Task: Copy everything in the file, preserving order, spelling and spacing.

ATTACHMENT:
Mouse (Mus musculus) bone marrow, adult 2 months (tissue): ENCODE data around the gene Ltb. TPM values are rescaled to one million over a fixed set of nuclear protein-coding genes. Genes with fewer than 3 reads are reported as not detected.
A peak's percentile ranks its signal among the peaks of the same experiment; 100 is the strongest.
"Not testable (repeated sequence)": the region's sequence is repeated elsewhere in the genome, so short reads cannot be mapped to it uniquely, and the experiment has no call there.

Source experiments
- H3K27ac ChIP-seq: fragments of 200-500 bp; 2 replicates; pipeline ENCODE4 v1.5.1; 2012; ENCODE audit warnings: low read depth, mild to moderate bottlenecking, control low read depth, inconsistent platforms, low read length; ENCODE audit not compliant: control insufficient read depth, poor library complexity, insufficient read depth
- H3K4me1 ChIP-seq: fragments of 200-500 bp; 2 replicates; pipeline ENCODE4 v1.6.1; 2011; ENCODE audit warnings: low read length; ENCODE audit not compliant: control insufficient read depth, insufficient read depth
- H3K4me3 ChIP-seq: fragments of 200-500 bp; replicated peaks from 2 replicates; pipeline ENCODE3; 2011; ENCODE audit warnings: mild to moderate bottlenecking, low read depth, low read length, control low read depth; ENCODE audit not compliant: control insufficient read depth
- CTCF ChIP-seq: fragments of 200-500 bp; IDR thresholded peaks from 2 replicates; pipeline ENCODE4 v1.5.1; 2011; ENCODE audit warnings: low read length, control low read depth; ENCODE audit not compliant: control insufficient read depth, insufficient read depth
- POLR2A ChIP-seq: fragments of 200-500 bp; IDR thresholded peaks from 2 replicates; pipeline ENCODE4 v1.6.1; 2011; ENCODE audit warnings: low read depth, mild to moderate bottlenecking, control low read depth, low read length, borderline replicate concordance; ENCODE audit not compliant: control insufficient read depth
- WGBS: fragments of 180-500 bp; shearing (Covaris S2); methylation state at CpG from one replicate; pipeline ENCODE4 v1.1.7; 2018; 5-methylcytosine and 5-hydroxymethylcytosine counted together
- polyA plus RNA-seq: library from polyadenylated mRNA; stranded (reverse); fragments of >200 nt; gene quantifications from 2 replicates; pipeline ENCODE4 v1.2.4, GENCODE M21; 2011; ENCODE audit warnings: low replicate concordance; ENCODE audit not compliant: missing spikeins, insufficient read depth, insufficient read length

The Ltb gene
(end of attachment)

Mouse (Mus musculus) bone marrow, adult 2 months (tissue): ENCODE data around the gene Ltb. TPM values are rescaled to one million over a fixed set of nuclear protein-coding genes. Genes with fewer than 3 reads are reported as not detected.
A peak's percentile ranks its signal among the peaks of the same experiment; 100 is the strongest.
"Not testable (repeated sequence)": the region's sequence is repeated elsewhere in the genome, so short reads cannot be mapped to it uniquely, and the experiment has no call there.

Source experiments
- H3K27ac ChIP-seq: fragments of 200-500 bp; 2 replicates; pipeline ENCODE4 v1.5.1; 2012; ENCODE audit warnings: low read depth, mild to moderate bottlenecking, control low read depth, inconsistent platforms, low read length; ENCODE audit not compliant: control insufficient read depth, poor library complexity, insufficient read depth
- H3K4me1 ChIP-seq: fragments of 200-500 bp; 2 replicates; pipeline ENCODE4 v1.6.1; 2011; ENCODE audit warnings: low read length; ENCODE audit not compliant: control insufficient read depth, insufficient read depth
- H3K4me3 ChIP-seq: fragments of 200-500 bp; replicated peaks from 2 replicates; pipeline ENCODE3; 2011; ENCODE audit warnings: mild to moderate bottlenecking, low read depth, low read length, control low read depth; ENCODE audit not compliant: control insufficient read depth
- CTCF ChIP-seq: fragments of 200-500 bp; IDR thresholded peaks from 2 replicates; pipeline ENCODE4 v1.5.1; 2011; ENCODE audit warnings: low read length, control low read depth; ENCODE audit not compliant: control insufficient read depth, insufficient read depth
- POLR2A ChIP-seq: fragments of 200-500 bp; IDR thresholded peaks from 2 replicates; pipeline ENCODE4 v1.6.1; 2011; ENCODE audit warnings: low read depth, mild to moderate bottlenecking, control low read depth, low read length, borderline replicate concordance; ENCODE audit not compliant: control insufficient read depth
- WGBS: fragments of 180-500 bp; shearing (Covaris S2); methylation state at CpG from one replicate; pipeline ENCODE4 v1.1.7; 2018; 5-methylcytosine and 5-hydroxymethylcytosine counted together
- polyA plus RNA-seq: library from polyadenylated mRNA; stranded (reverse); fragments of >200 nt; gene quantifications from 2 replicates; pipeline ENCODE4 v1.2.4, GENCODE M21; 2011; ENCODE audit warnings: low replicate concordance; ENCODE audit not compliant: missing spikeins, insufficient read depth, insufficient read length

The Ltb gene